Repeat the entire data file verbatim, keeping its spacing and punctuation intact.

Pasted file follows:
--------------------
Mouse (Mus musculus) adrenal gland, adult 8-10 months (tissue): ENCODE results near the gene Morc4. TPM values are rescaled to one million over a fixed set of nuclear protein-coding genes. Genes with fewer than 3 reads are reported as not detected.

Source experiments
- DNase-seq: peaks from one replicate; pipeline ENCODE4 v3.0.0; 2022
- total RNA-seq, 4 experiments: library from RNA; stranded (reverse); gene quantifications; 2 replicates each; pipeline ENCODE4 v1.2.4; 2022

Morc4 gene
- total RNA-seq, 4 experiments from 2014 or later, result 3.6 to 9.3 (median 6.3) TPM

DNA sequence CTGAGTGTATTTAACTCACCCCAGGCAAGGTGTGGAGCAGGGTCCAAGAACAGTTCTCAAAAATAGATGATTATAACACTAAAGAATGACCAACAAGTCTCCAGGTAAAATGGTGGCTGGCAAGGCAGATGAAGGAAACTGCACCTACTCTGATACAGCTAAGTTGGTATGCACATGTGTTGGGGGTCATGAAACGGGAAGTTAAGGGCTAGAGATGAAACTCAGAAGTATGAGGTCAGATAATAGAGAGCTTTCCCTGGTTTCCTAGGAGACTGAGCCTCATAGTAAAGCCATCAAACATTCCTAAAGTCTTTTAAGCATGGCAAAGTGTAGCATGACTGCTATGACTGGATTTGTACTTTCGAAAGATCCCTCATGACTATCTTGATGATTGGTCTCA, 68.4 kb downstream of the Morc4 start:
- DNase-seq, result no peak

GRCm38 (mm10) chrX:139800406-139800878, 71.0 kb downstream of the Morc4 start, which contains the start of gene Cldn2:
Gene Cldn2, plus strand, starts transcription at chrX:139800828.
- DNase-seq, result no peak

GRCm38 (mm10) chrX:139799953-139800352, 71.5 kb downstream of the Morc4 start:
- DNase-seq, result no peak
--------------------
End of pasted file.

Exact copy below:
Mouse (Mus musculus) adrenal gland, adult 8-10 months (tissue): ENCODE results near the gene Morc4. TPM values are rescaled to one million over a fixed set of nuclear protein-coding genes. Genes with fewer than 3 reads are reported as not detected.

Source experiments
- DNase-seq: peaks from one replicate; pipeline ENCODE4 v3.0.0; 2022
- total RNA-seq, 4 experiments: library from RNA; stranded (reverse); gene quantifications; 2 replicates each; pipeline ENCODE4 v1.2.4; 2022

Morc4 gene
- total RNA-seq, 4 experiments from 2014 or later, result 3.6 to 9.3 (median 6.3) TPM

DNA sequence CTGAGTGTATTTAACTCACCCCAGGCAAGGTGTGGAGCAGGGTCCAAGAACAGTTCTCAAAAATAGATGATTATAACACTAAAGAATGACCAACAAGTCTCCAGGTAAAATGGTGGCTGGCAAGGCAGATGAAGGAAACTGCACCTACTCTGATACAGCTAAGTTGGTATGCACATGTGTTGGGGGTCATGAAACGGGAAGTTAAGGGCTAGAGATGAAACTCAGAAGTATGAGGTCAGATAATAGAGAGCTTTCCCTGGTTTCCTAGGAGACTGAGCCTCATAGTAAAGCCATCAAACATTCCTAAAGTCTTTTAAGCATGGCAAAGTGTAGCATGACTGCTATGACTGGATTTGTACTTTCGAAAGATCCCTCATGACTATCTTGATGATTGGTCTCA, 68.4 kb downstream of the Morc4 start:
- DNase-seq, result no peak

GRCm38 (mm10) chrX:139800406-139800878, 71.0 kb downstream of the Morc4 start, which contains the start of gene Cldn2:
Gene Cldn2, plus strand, starts transcription at chrX:139800828.
- DNase-seq, result no peak

GRCm38 (mm10) chrX:139799953-139800352, 71.5 kb downstream of the Morc4 start:
- DNase-seq, result no peak